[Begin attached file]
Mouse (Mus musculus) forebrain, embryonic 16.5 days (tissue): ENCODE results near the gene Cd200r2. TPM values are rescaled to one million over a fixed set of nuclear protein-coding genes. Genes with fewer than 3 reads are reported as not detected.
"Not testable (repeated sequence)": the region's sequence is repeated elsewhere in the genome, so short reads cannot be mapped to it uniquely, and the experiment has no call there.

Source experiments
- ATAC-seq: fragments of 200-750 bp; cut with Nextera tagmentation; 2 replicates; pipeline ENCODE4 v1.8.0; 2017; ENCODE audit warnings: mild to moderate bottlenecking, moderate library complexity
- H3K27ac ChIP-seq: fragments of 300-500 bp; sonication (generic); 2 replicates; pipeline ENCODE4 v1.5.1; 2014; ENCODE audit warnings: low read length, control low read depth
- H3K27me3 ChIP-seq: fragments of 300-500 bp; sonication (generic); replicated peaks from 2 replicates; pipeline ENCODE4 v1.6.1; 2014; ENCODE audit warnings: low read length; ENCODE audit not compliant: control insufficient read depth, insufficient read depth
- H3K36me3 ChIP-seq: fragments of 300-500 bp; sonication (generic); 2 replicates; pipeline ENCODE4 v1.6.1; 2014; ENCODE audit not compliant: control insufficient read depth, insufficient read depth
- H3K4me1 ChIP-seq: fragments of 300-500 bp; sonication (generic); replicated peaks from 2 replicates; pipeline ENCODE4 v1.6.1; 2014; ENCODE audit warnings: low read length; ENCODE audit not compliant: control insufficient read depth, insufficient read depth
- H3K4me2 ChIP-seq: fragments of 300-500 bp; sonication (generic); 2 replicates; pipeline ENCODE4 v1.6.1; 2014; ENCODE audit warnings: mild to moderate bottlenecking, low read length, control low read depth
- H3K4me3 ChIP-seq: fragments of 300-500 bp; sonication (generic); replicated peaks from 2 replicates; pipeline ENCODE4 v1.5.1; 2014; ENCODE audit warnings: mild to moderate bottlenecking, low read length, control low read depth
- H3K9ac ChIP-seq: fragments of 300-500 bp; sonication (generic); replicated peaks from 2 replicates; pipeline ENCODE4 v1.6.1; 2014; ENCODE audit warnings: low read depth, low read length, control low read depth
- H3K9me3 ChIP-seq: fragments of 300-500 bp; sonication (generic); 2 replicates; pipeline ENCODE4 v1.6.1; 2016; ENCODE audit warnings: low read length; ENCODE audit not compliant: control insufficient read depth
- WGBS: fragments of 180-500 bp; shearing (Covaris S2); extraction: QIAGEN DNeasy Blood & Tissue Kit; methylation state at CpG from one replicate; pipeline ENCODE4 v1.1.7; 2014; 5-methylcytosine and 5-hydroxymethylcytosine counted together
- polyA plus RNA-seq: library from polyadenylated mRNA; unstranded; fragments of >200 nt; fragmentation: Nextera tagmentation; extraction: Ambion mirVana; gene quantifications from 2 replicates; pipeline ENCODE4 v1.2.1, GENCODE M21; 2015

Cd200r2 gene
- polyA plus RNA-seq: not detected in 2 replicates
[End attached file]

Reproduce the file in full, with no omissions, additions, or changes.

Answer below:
Mouse (Mus musculus) forebrain, embryonic 16.5 days (tissue): ENCODE results near the gene Cd200r2. TPM values are rescaled to one million over a fixed set of nuclear protein-coding genes. Genes with fewer than 3 reads are reported as not detected.
"Not testable (repeated sequence)": the region's sequence is repeated elsewhere in the genome, so short reads cannot be mapped to it uniquely, and the experiment has no call there.

Source experiments
- ATAC-seq: fragments of 200-750 bp; cut with Nextera tagmentation; 2 replicates; pipeline ENCODE4 v1.8.0; 2017; ENCODE audit warnings: mild to moderate bottlenecking, moderate library complexity
- H3K27ac ChIP-seq: fragments of 300-500 bp; sonication (generic); 2 replicates; pipeline ENCODE4 v1.5.1; 2014; ENCODE audit warnings: low read length, control low read depth
- H3K27me3 ChIP-seq: fragments of 300-500 bp; sonication (generic); replicated peaks from 2 replicates; pipeline ENCODE4 v1.6.1; 2014; ENCODE audit warnings: low read length; ENCODE audit not compliant: control insufficient read depth, insufficient read depth
- H3K36me3 ChIP-seq: fragments of 300-500 bp; sonication (generic); 2 replicates; pipeline ENCODE4 v1.6.1; 2014; ENCODE audit not compliant: control insufficient read depth, insufficient read depth
- H3K4me1 ChIP-seq: fragments of 300-500 bp; sonication (generic); replicated peaks from 2 replicates; pipeline ENCODE4 v1.6.1; 2014; ENCODE audit warnings: low read length; ENCODE audit not compliant: control insufficient read depth, insufficient read depth
- H3K4me2 ChIP-seq: fragments of 300-500 bp; sonication (generic); 2 replicates; pipeline ENCODE4 v1.6.1; 2014; ENCODE audit warnings: mild to moderate bottlenecking, low read length, control low read depth
- H3K4me3 ChIP-seq: fragments of 300-500 bp; sonication (generic); replicated peaks from 2 replicates; pipeline ENCODE4 v1.5.1; 2014; ENCODE audit warnings: mild to moderate bottlenecking, low read length, control low read depth
- H3K9ac ChIP-seq: fragments of 300-500 bp; sonication (generic); replicated peaks from 2 replicates; pipeline ENCODE4 v1.6.1; 2014; ENCODE audit warnings: low read depth, low read length, control low read depth
- H3K9me3 ChIP-seq: fragments of 300-500 bp; sonication (generic); 2 replicates; pipeline ENCODE4 v1.6.1; 2016; ENCODE audit warnings: low read length; ENCODE audit not compliant: control insufficient read depth
- WGBS: fragments of 180-500 bp; shearing (Covaris S2); extraction: QIAGEN DNeasy Blood & Tissue Kit; methylation state at CpG from one replicate; pipeline ENCODE4 v1.1.7; 2014; 5-methylcytosine and 5-hydroxymethylcytosine counted together
- polyA plus RNA-seq: library from polyadenylated mRNA; unstranded; fragments of >200 nt; fragmentation: Nextera tagmentation; extraction: Ambion mirVana; gene quantifications from 2 replicates; pipeline ENCODE4 v1.2.1, GENCODE M21; 2015

Cd200r2 gene
- polyA plus RNA-seq: not detected in 2 replicates